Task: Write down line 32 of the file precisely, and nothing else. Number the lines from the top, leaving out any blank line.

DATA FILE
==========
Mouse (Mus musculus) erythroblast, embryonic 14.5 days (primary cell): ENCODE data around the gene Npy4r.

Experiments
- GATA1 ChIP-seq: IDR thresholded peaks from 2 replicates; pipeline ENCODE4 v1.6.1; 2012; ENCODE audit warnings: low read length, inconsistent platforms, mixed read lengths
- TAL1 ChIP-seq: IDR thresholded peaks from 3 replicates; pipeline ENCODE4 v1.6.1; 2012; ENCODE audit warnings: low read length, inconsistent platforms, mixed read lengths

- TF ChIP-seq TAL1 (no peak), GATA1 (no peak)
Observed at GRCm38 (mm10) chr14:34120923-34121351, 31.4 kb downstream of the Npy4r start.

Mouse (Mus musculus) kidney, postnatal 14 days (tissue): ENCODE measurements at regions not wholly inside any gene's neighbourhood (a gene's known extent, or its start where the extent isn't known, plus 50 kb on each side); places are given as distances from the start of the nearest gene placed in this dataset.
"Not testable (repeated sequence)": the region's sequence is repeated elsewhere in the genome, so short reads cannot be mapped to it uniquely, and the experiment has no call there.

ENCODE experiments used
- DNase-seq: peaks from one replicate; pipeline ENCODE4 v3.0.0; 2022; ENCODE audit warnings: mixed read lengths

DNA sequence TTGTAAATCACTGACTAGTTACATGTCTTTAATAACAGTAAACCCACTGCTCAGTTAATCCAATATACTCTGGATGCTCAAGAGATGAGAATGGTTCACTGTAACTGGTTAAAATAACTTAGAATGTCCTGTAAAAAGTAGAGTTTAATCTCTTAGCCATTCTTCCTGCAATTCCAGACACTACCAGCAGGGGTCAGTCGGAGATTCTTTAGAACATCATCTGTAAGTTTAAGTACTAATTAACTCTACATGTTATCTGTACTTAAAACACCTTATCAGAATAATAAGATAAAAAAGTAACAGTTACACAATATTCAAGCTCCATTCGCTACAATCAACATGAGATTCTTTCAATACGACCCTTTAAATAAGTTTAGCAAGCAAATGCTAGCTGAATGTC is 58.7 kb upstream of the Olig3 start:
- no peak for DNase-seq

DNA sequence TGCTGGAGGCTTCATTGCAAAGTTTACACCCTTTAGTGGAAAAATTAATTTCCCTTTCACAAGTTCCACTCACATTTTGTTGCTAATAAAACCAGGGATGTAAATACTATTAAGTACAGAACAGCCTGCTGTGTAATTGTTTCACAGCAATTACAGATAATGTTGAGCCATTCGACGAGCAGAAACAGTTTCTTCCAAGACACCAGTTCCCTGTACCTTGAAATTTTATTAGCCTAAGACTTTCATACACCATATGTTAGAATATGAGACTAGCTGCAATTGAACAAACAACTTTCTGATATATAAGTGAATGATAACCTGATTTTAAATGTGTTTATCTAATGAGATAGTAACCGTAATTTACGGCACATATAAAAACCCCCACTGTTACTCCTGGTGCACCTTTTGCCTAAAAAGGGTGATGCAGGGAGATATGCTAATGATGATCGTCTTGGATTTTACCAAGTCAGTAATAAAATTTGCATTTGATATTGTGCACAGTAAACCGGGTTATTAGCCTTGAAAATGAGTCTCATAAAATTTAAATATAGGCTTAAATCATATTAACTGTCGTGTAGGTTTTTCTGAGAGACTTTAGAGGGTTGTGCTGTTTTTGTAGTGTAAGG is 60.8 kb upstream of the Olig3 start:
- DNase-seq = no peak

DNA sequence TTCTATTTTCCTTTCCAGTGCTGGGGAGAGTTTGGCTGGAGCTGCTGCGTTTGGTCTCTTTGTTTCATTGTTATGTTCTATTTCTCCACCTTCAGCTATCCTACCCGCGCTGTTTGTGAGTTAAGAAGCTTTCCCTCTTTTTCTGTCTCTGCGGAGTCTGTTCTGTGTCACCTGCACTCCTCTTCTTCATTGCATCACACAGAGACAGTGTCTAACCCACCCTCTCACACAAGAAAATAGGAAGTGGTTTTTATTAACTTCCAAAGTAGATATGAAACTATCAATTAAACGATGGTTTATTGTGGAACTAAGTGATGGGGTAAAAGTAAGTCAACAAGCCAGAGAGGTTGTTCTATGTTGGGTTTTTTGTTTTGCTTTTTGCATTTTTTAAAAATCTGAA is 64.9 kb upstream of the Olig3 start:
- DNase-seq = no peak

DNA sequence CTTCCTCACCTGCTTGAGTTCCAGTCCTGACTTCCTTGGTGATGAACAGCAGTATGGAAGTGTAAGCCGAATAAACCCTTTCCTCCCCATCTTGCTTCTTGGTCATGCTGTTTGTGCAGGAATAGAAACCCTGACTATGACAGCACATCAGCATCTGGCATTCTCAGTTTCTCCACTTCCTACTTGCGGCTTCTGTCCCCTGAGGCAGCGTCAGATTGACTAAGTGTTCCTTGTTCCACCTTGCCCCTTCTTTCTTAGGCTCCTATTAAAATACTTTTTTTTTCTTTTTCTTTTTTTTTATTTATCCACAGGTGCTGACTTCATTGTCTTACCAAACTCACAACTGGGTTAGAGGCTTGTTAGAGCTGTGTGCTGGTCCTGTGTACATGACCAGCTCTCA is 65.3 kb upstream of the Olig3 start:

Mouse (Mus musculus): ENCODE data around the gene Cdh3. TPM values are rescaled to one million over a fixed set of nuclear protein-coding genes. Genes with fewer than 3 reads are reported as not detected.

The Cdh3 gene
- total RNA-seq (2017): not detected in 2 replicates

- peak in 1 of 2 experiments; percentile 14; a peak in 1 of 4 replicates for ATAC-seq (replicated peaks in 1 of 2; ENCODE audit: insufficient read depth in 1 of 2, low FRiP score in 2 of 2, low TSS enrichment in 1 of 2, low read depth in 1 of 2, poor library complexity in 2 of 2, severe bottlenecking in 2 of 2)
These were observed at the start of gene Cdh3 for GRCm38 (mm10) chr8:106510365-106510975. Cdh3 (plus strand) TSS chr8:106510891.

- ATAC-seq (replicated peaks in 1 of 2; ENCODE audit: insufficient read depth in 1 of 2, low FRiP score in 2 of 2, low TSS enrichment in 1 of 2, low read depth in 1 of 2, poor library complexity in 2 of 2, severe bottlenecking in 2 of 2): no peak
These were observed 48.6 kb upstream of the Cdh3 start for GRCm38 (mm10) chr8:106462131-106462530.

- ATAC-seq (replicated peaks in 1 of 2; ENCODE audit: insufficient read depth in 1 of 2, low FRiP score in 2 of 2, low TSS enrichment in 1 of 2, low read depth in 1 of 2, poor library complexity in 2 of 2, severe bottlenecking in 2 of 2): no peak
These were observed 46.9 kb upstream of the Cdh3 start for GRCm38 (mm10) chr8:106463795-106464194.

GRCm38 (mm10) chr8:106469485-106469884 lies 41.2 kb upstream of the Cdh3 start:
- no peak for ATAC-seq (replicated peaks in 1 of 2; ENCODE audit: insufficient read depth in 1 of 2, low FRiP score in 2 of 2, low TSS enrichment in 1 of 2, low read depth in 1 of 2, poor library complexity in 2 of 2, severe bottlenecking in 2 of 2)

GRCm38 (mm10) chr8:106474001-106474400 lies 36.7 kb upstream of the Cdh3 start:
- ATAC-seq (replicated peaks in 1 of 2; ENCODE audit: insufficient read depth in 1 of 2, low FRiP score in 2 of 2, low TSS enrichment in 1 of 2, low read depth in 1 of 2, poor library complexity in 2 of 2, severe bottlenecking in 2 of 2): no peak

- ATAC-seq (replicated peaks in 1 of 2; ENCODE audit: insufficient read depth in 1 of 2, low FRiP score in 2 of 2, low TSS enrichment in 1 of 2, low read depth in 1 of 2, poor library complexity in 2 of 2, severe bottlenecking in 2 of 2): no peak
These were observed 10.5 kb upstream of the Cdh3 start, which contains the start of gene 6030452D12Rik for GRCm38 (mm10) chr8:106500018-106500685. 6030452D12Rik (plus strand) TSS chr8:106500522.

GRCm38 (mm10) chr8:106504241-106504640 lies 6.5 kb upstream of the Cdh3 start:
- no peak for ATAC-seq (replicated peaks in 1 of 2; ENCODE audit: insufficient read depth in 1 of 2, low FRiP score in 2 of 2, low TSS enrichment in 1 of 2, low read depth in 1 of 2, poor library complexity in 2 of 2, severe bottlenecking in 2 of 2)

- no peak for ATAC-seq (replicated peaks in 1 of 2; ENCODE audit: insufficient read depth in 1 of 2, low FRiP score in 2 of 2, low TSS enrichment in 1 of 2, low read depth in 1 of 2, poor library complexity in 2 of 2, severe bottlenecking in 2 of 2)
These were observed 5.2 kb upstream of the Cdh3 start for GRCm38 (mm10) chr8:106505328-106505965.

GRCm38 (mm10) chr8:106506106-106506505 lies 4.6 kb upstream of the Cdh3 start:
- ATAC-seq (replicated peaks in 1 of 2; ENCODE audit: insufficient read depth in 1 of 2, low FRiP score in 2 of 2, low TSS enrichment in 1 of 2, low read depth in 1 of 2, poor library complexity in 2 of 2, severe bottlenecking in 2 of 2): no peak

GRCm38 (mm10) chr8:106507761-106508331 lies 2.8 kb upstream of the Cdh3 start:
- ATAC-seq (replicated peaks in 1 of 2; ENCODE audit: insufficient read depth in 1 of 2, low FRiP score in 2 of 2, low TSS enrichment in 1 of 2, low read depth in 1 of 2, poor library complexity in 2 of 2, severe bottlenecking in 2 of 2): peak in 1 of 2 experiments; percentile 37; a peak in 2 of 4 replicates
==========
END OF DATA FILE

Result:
These were observed 10.5 kb upstream of the Cdh3 start, which contains the start of gene 6030452D12Rik for GRCm38 (mm10) chr8:106500018-106500685. 6030452D12Rik (plus strand) TSS chr8:106500522.